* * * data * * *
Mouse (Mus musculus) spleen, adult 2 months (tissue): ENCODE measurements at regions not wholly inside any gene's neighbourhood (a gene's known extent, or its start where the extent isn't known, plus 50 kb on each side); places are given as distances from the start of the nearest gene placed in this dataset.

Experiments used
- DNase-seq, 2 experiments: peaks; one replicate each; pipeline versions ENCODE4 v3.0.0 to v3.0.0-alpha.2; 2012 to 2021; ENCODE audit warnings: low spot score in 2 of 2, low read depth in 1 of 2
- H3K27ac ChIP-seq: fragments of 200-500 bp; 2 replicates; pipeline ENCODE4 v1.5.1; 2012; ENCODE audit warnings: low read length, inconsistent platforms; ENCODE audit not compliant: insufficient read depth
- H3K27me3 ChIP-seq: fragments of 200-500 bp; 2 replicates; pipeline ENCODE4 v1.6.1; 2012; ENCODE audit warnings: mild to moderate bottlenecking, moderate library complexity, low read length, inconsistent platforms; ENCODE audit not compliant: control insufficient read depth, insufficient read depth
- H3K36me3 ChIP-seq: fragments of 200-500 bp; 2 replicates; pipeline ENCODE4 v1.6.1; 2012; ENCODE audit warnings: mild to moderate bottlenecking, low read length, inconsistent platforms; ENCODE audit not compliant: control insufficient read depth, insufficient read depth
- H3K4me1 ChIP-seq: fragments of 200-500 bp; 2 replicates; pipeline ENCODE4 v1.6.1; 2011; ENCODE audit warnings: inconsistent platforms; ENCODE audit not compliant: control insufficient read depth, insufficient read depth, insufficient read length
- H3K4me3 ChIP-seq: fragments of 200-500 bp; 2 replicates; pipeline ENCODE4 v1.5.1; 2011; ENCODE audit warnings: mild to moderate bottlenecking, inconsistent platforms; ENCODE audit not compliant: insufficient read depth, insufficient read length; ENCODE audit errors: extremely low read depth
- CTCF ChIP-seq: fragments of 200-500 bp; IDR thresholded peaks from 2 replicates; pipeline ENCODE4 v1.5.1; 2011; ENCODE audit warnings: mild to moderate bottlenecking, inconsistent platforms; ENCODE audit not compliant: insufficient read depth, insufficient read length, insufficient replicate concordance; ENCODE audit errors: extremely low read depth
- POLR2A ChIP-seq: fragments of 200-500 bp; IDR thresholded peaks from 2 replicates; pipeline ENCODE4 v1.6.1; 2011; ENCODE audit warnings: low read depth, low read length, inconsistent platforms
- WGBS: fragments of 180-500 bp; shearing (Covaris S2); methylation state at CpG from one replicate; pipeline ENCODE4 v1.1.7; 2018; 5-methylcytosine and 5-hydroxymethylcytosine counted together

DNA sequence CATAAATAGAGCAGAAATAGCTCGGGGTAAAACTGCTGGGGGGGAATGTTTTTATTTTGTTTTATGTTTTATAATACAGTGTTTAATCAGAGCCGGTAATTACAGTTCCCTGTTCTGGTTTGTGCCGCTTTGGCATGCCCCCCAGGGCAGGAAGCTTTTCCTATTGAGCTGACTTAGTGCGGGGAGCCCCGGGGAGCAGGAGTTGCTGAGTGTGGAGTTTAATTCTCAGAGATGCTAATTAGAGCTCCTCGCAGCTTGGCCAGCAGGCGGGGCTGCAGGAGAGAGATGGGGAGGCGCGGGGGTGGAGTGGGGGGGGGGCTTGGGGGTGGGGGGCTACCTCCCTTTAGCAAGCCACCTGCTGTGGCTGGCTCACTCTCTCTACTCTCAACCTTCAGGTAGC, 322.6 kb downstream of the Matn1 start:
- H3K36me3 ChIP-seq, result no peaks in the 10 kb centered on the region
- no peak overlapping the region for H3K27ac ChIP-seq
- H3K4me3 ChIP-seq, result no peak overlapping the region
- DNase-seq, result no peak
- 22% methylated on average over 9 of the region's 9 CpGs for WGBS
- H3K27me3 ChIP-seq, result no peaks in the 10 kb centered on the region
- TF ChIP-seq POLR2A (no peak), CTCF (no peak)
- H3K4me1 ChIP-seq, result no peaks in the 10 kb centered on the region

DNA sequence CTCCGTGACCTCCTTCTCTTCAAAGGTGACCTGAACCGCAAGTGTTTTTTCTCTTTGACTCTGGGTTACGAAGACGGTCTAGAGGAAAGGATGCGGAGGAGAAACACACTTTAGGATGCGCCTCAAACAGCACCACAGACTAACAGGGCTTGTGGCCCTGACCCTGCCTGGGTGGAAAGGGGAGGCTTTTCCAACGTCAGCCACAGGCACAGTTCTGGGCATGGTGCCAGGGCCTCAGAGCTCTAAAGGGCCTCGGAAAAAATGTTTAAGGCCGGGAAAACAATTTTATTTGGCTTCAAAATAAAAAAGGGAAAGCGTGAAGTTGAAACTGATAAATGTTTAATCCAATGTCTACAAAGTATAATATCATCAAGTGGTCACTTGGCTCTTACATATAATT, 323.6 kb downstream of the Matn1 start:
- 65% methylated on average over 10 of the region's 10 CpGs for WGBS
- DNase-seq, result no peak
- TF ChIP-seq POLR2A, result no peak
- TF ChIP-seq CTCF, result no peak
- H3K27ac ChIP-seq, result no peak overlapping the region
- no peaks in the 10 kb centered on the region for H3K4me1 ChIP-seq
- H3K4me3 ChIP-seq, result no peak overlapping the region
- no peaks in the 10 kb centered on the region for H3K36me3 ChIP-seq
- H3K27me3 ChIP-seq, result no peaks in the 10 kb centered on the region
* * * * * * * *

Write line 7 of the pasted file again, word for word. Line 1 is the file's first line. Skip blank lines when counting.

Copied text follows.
- H3K4me1 ChIP-seq: fragments of 200-500 bp; 2 replicates; pipeline ENCODE4 v1.6.1; 2011; ENCODE audit warnings: inconsistent platforms; ENCODE audit not compliant: control insufficient read depth, insufficient read depth, insufficient read length